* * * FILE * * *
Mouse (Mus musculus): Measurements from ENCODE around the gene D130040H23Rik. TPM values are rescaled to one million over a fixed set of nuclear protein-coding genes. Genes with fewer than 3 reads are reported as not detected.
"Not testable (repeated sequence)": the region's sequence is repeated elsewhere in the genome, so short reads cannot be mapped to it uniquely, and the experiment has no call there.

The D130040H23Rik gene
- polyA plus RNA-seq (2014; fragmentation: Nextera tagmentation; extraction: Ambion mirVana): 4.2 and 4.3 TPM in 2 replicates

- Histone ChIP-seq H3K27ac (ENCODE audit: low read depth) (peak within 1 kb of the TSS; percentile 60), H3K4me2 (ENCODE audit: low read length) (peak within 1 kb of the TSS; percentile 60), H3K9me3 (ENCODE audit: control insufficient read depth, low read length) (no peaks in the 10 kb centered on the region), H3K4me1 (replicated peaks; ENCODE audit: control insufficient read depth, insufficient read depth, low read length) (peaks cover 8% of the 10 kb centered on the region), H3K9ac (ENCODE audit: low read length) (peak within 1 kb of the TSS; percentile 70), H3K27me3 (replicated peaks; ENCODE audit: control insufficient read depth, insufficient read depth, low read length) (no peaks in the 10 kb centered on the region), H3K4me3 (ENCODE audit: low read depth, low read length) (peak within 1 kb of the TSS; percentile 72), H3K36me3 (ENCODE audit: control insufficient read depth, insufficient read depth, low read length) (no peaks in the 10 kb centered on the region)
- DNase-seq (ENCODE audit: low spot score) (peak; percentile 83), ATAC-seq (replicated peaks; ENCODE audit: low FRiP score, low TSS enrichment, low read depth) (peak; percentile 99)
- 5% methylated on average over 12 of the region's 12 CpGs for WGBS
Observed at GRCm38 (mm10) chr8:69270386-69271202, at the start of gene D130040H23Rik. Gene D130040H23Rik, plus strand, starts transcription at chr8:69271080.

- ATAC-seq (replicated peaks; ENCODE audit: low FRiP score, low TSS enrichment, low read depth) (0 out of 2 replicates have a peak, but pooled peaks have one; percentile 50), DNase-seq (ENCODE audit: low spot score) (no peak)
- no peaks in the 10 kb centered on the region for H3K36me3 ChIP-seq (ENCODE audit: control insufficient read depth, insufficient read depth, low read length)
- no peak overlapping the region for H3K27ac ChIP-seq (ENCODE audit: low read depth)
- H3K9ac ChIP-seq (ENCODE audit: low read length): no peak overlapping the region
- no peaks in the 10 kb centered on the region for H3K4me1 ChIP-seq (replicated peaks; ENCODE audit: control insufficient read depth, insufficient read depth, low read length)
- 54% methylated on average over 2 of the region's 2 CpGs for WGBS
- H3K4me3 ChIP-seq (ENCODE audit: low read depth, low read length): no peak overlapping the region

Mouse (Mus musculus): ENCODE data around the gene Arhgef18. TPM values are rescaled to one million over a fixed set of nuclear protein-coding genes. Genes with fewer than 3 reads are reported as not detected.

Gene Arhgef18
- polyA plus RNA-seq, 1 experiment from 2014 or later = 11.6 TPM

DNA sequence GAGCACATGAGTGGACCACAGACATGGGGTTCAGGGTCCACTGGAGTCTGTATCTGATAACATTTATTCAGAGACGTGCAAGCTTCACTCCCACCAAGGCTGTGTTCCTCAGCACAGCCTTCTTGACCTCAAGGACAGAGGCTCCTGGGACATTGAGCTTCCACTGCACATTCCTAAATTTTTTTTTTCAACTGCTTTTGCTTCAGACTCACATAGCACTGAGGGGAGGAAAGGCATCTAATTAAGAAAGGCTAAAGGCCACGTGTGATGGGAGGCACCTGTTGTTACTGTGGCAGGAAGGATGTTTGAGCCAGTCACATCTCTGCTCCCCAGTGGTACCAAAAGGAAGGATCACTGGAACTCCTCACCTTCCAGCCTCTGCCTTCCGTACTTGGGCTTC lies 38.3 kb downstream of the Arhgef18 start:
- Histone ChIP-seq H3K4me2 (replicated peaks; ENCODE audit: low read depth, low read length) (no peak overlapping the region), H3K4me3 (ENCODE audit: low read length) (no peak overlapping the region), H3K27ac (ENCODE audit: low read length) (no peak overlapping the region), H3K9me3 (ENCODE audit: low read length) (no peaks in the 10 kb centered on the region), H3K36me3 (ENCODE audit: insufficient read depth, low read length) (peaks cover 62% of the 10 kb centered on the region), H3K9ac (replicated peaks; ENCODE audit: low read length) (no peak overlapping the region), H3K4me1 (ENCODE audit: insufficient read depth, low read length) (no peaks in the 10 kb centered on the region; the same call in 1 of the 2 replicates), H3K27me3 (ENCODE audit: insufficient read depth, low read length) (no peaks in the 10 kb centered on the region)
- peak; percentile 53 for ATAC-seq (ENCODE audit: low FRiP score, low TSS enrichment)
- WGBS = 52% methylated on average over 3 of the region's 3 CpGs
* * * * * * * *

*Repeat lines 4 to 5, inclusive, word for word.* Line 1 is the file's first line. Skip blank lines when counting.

- polyA plus RNA-seq (2014; fragmentation: Nextera tagmentation; extraction: Ambion mirVana): 4.2 and 4.3 TPM in 2 replicates

- Histone ChIP-seq H3K27ac (ENCODE audit: low read depth) (peak within 1 kb of the TSS; percentile 60), H3K4me2 (ENCODE audit: low read length) (peak within 1 kb of the TSS; percentile 60), H3K9me3 (ENCODE audit: control insufficient read depth, low read length) (no peaks in the 10 kb centered on the region), H3K4me1 (replicated peaks; ENCODE audit: control insufficient read depth, insufficient read depth, low read length) (peaks cover 8% of the 10 kb centered on the region), H3K9ac (ENCODE audit: low read length) (peak within 1 kb of the TSS; percentile 70), H3K27me3 (replicated peaks; ENCODE audit: control insufficient read depth, insufficient read depth, low read length) (no peaks in the 10 kb centered on the region), H3K4me3 (ENCODE audit: low read depth, low read length) (peak within 1 kb of the TSS; percentile 72), H3K36me3 (ENCODE audit: control insufficient read depth, insufficient read depth, low read length) (no peaks in the 10 kb centered on the region)